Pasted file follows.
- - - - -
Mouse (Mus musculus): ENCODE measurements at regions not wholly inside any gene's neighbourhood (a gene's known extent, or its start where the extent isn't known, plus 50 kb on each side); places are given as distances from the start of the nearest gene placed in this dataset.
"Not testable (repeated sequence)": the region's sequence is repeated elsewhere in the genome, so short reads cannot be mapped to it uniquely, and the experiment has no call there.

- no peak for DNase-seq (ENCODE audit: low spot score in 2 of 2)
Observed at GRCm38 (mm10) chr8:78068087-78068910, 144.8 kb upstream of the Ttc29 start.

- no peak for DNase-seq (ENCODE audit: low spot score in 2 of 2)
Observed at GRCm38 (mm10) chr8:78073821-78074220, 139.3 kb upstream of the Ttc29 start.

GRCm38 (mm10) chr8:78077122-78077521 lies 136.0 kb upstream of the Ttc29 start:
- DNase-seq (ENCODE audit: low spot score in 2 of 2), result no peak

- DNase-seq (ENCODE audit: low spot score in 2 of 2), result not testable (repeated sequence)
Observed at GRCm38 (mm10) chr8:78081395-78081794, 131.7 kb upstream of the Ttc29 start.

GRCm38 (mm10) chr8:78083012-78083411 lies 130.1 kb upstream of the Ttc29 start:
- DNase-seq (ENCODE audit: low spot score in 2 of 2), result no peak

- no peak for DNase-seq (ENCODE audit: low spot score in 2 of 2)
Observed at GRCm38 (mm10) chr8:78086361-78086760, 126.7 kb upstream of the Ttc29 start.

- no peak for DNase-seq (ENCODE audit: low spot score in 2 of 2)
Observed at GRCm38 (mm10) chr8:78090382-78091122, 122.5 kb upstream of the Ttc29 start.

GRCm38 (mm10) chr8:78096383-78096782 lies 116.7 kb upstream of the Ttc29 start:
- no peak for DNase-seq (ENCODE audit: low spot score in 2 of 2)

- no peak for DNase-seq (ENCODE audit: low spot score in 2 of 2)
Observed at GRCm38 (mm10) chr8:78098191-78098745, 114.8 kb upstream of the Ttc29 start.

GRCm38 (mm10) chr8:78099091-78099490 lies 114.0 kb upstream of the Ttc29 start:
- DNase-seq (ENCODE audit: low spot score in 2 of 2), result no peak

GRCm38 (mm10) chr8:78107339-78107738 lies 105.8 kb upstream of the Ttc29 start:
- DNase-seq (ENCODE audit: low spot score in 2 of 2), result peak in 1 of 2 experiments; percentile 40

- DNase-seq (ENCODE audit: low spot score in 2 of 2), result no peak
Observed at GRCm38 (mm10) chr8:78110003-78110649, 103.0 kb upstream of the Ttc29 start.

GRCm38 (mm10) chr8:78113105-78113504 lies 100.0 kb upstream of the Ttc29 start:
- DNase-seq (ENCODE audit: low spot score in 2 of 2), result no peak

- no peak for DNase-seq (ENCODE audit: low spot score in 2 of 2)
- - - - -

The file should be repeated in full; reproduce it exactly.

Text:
Mouse (Mus musculus): ENCODE measurements at regions not wholly inside any gene's neighbourhood (a gene's known extent, or its start where the extent isn't known, plus 50 kb on each side); places are given as distances from the start of the nearest gene placed in this dataset.
"Not testable (repeated sequence)": the region's sequence is repeated elsewhere in the genome, so short reads cannot be mapped to it uniquely, and the experiment has no call there.

- no peak for DNase-seq (ENCODE audit: low spot score in 2 of 2)
Observed at GRCm38 (mm10) chr8:78068087-78068910, 144.8 kb upstream of the Ttc29 start.

- no peak for DNase-seq (ENCODE audit: low spot score in 2 of 2)
Observed at GRCm38 (mm10) chr8:78073821-78074220, 139.3 kb upstream of the Ttc29 start.

GRCm38 (mm10) chr8:78077122-78077521 lies 136.0 kb upstream of the Ttc29 start:
- DNase-seq (ENCODE audit: low spot score in 2 of 2), result no peak

- DNase-seq (ENCODE audit: low spot score in 2 of 2), result not testable (repeated sequence)
Observed at GRCm38 (mm10) chr8:78081395-78081794, 131.7 kb upstream of the Ttc29 start.

GRCm38 (mm10) chr8:78083012-78083411 lies 130.1 kb upstream of the Ttc29 start:
- DNase-seq (ENCODE audit: low spot score in 2 of 2), result no peak

- no peak for DNase-seq (ENCODE audit: low spot score in 2 of 2)
Observed at GRCm38 (mm10) chr8:78086361-78086760, 126.7 kb upstream of the Ttc29 start.

- no peak for DNase-seq (ENCODE audit: low spot score in 2 of 2)
Observed at GRCm38 (mm10) chr8:78090382-78091122, 122.5 kb upstream of the Ttc29 start.

GRCm38 (mm10) chr8:78096383-78096782 lies 116.7 kb upstream of the Ttc29 start:
- no peak for DNase-seq (ENCODE audit: low spot score in 2 of 2)

- no peak for DNase-seq (ENCODE audit: low spot score in 2 of 2)
Observed at GRCm38 (mm10) chr8:78098191-78098745, 114.8 kb upstream of the Ttc29 start.

GRCm38 (mm10) chr8:78099091-78099490 lies 114.0 kb upstream of the Ttc29 start:
- DNase-seq (ENCODE audit: low spot score in 2 of 2), result no peak

GRCm38 (mm10) chr8:78107339-78107738 lies 105.8 kb upstream of the Ttc29 start:
- DNase-seq (ENCODE audit: low spot score in 2 of 2), result peak in 1 of 2 experiments; percentile 40

- DNase-seq (ENCODE audit: low spot score in 2 of 2), result no peak
Observed at GRCm38 (mm10) chr8:78110003-78110649, 103.0 kb upstream of the Ttc29 start.

GRCm38 (mm10) chr8:78113105-78113504 lies 100.0 kb upstream of the Ttc29 start:
- DNase-seq (ENCODE audit: low spot score in 2 of 2), result no peak

- no peak for DNase-seq (ENCODE audit: low spot score in 2 of 2)